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Epidemiology, practice of ventilation and outcome for patients at increased risk of postoperative pulmonary complications

LAS VEGAS - an observational study in 29 countries

 The LAS VEGAS investigators

Author Information
European Journal of Anaesthesiology: August 2017 - Volume 34 - Issue 8 - p 492-507
doi: 10.1097/EJA.0000000000000646


This article is accompanied by the following Invited Commentary:

Haller G, Walder B. Postoperative pulmonary complications - Still room for improvement. Eur J Anaesthesiol 2017; 34:489–491.


Mechanical ventilation with positive pressure can cause overdistension as well as repetitive opening and collapse of lung units, which can induce or worsen existing lung injury.1 In critically ill patients with acute respiratory distress syndrome (ARDS) who need ventilatory support, ventilation strategies that use lower tidal volumes (VT) have been found to be beneficial.2 Recent studies show that critically ill patients without ARDS who require mechanical ventilation could benefit from this strategy.3,4 Ventilation strategies that use higher levels of positive end-expiratory pressure (PEEP) have also been found to improve outcome in patients with ARDS.5 Worldwide, these findings have led to significant changes in ventilation practice in critically ill patients.6,7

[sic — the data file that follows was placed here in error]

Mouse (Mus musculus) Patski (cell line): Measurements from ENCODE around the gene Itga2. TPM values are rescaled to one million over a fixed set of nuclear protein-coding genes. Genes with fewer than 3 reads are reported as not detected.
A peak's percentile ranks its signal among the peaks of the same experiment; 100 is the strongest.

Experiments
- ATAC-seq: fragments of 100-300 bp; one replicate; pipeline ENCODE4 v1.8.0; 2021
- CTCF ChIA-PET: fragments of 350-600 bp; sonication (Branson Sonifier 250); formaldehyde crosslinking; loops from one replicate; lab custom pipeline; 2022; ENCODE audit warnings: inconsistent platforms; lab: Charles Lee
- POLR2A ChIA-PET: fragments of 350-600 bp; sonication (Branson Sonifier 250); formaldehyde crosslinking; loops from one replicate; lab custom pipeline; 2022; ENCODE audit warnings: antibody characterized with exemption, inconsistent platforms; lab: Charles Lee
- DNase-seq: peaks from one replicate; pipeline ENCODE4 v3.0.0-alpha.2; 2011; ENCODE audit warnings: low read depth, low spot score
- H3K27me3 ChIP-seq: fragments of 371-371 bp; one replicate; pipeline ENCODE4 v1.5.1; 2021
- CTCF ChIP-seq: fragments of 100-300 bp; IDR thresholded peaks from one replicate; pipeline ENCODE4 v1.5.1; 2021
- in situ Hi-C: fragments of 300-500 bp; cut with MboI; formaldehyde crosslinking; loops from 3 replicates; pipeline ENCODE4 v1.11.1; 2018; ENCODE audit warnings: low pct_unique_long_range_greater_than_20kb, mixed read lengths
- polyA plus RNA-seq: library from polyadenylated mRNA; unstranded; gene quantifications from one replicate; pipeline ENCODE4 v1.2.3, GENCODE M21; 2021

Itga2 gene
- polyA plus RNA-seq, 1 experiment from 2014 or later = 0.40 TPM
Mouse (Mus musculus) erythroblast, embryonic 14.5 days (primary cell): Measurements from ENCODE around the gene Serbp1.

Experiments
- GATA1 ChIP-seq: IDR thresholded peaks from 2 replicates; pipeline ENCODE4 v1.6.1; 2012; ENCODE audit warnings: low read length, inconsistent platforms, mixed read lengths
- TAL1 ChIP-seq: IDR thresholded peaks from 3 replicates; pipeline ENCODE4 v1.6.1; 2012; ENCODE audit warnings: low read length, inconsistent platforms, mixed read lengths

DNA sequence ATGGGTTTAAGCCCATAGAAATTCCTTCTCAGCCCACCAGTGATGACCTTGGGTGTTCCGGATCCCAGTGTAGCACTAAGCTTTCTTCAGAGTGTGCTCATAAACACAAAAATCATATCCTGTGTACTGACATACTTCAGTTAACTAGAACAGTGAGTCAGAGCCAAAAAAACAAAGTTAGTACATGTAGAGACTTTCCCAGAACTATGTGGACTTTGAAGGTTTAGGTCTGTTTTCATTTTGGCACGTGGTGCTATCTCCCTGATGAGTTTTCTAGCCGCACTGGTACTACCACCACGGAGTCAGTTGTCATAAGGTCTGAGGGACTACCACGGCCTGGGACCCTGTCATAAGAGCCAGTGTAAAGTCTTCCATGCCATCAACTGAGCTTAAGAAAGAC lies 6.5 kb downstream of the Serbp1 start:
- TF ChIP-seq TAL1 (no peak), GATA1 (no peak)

Theoretically, surgical patients with uninjured lungs could also benefit from intraoperative ventilation strategies that use low VT and higher PEEP levels.8 Indeed, three recent randomised controlled trials in patients scheduled for major abdominal surgery showed that intraoperative ventilation with low VT as part of a lung-protective ventilation strategy reduced the occurrence of postoperative pulmonary complications (PPCs).9–11 The debate on the best PEEP level during intraoperative ventilation, however, is ongoing.12,13 Notably, one meta-analysis of recent randomised controlled trials suggests that it is intraoperative VT restriction rather than an increase in PEEP level that was responsible for the benefits observed.14